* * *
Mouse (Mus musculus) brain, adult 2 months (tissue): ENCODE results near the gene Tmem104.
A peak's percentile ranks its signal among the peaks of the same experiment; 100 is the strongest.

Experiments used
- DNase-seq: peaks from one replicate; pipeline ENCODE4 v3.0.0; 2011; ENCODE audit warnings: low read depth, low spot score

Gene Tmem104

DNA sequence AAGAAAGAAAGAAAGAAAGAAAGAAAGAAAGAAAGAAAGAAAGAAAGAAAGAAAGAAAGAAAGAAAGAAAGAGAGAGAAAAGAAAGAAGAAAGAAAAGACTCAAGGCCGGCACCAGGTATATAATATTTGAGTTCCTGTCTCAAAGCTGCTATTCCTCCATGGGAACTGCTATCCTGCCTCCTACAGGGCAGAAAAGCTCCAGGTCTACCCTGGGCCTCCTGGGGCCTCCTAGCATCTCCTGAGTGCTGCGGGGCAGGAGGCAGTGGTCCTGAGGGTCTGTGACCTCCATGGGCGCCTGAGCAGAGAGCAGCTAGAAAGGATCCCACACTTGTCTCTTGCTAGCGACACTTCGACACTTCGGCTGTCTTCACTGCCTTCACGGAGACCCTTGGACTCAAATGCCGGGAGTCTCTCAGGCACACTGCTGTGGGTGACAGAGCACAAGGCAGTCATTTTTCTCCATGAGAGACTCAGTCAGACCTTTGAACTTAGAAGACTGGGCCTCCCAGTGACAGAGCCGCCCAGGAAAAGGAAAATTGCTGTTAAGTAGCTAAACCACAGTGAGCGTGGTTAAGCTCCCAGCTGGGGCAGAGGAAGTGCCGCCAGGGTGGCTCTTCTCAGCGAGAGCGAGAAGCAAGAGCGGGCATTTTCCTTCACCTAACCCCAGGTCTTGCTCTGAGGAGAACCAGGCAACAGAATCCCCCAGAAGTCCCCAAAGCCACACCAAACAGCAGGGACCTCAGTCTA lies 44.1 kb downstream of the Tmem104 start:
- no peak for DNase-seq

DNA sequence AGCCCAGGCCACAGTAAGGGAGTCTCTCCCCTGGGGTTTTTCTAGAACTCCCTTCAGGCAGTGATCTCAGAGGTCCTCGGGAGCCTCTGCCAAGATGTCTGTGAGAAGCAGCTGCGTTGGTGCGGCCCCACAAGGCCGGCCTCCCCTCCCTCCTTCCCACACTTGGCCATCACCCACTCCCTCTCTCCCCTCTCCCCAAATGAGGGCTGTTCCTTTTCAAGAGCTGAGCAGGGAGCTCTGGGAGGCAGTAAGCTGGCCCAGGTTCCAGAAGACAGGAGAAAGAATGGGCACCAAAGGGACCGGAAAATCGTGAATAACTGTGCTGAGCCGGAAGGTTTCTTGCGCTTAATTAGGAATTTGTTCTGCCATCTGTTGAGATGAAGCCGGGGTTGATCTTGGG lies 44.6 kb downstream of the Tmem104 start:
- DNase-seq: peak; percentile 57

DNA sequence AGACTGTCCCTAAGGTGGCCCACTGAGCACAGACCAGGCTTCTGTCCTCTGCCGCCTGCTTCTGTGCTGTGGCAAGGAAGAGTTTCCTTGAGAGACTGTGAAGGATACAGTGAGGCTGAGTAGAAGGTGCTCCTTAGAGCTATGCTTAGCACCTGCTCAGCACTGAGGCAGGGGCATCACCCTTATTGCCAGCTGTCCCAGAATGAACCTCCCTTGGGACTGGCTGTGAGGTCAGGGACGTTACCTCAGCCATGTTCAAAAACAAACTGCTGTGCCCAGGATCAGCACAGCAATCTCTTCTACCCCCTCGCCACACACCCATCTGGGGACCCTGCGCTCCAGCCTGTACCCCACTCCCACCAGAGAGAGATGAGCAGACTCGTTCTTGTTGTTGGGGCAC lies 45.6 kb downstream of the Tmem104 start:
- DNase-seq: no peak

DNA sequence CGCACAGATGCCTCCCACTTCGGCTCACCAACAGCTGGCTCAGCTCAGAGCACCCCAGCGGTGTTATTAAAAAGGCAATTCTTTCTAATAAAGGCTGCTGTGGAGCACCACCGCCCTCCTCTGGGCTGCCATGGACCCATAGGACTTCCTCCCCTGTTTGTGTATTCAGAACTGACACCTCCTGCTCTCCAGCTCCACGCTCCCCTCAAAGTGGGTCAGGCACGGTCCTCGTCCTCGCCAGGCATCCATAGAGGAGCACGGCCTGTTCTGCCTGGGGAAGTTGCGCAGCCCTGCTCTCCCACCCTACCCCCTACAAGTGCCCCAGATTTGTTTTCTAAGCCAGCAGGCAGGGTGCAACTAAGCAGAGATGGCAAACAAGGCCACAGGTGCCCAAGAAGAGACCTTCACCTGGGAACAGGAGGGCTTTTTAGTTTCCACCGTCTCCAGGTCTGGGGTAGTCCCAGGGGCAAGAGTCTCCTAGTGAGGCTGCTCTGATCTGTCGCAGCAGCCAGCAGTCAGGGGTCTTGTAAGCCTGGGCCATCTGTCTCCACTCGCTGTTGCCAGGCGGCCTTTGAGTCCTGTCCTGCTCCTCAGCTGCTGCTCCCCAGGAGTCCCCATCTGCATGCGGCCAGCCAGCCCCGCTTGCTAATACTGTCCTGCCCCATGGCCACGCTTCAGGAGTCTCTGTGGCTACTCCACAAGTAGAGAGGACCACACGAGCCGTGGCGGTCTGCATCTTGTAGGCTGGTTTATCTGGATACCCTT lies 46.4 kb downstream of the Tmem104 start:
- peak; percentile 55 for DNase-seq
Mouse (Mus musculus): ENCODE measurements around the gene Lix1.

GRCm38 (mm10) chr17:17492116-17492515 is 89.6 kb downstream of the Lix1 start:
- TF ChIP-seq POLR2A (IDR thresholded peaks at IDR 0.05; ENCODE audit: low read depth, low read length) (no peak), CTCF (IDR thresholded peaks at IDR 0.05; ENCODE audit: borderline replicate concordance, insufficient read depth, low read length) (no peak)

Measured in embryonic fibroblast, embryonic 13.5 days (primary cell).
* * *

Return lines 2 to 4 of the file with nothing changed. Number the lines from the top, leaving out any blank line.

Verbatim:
A peak's percentile ranks its signal among the peaks of the same experiment; 100 is the strongest.

Experiments used
- DNase-seq: peaks from one replicate; pipeline ENCODE4 v3.0.0; 2011; ENCODE audit warnings: low read depth, low spot score